Daytime Urinary Incontinence in Children

Daytime urinary incontinence is called the involuntary incontinence of the
child while awake. These abductions may be drop-by-drop or wet the place
where it is located. This may vary from child to child.
It is normal for children aged 5 years and older to urinate no more than 7
times a day.
The presence of frequent urination and sudden compression symptoms in the
child is considered as a symptom of the lower urinary system, even if there is
no urinary incontinence, and urinary incontinence treatment is given.

Daytime urinary incontinence is twice as common in girls as in boys.
Approximately 8-10% of children between the ages of 4 and 12 complain of
daytime urinary incontinence.
What is the cause of daytime urinary incontinence?
Daytime urinary incontinence can occur due to many reasons. At the root or
consequence of these causes lies the dysfunction of the pelvic floor muscles.
Some of the causes of daytime urinary incontinence are;
– Overactive bladder: In children with overactive bladders, the urge to
urinate comes suddenly and they go to the bathroom too often.
Generally, during sudden compression, behaviors such as squeezing the
pipette with his hand, crossing his feet, sitting on his heel can be seen.

If there is no toilet near the child, he may miss his pee at the last
– Less active bladder: The problem in these children is due to insufficient
contraction of the bladder muscles, which need to work healthily in
order to urinate. Usually, children have the behavior of trying to
urinate by squeezing the abdominal muscles or pressing their hands on
the bladder. Bladder capacities are at least 150% higher than they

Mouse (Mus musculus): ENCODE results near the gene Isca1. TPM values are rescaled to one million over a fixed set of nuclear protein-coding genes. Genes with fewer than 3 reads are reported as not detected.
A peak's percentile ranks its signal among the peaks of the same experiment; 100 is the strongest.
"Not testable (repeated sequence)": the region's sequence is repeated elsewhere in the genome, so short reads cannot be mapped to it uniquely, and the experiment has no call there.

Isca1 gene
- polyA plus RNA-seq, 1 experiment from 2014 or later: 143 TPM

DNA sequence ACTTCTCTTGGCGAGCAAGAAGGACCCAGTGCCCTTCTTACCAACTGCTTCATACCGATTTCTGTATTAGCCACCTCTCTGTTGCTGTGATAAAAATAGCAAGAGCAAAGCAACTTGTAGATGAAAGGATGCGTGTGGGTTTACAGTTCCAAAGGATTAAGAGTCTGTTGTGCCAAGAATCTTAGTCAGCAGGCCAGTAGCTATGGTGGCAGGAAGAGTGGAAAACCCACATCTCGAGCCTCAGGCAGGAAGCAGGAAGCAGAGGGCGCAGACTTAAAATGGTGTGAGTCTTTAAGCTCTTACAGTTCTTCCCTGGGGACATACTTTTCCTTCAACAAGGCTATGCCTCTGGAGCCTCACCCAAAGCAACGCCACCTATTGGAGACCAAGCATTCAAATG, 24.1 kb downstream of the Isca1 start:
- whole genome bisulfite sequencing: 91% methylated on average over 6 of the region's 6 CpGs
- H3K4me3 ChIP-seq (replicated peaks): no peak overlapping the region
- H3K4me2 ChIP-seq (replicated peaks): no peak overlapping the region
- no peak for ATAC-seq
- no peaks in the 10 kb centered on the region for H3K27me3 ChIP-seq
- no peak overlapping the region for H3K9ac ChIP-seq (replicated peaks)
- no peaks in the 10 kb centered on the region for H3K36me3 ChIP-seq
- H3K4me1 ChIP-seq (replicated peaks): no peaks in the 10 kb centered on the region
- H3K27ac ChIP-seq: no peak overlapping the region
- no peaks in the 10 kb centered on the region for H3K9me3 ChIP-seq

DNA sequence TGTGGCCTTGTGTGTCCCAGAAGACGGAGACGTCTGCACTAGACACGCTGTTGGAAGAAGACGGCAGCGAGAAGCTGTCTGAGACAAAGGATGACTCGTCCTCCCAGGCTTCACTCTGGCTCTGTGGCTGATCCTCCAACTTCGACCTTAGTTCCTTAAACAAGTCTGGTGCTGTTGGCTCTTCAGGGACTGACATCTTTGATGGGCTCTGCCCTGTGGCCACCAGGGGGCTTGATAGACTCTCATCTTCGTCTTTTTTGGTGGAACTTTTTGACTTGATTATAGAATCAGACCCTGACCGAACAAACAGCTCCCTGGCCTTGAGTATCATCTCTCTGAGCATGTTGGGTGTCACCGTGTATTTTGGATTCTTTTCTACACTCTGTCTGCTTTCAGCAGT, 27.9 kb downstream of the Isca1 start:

should be. Children who have this problem go to the toilet less than 3
times a day. After urination, urine remains inside the child’s bladder.
This can lead to urinary tract infection after a while.
– Dysfunctional voiding: It is usually called abnormal contraction of the
muscles around the anus during urination with an overactive bladder.
When the child is urinating, the pelvic floor muscles normally contract
when they should be relaxing, and intermittent urination occurs. This
can cause urine to remain in the bladder and cause a urinary tract
infection. If left untreated , it can cause serious dysfunction in the
bladder and kidney failure may occur in the future.
– Procrastinating from peeing: Some children get into play while spending
time with friends at school or outside, get lazy, and may delay going to
the bathroom. In children who postpone urination, more load is placed
on the pelvic floor muscles and the healthy functioning function of
these muscles is disrupted. This condition is accompanied by problems
such as urinary retention in the bladder and urinary tract infection.
– Constipation: Intestines filled with feces can compress the bladder,
causing a feeling of frequent urination in the child.
– Urinary Tract Infections
– Giggle incontinence: It is called when the child empties almost all of
his urine while laughing. Often this problem is caused by the weakness
of the pelvic floor muscles of children.
– Toilet training for children with developmental retardation or autism
may take longer than their peers . You can get more detailed
information about this topic from our blog posts.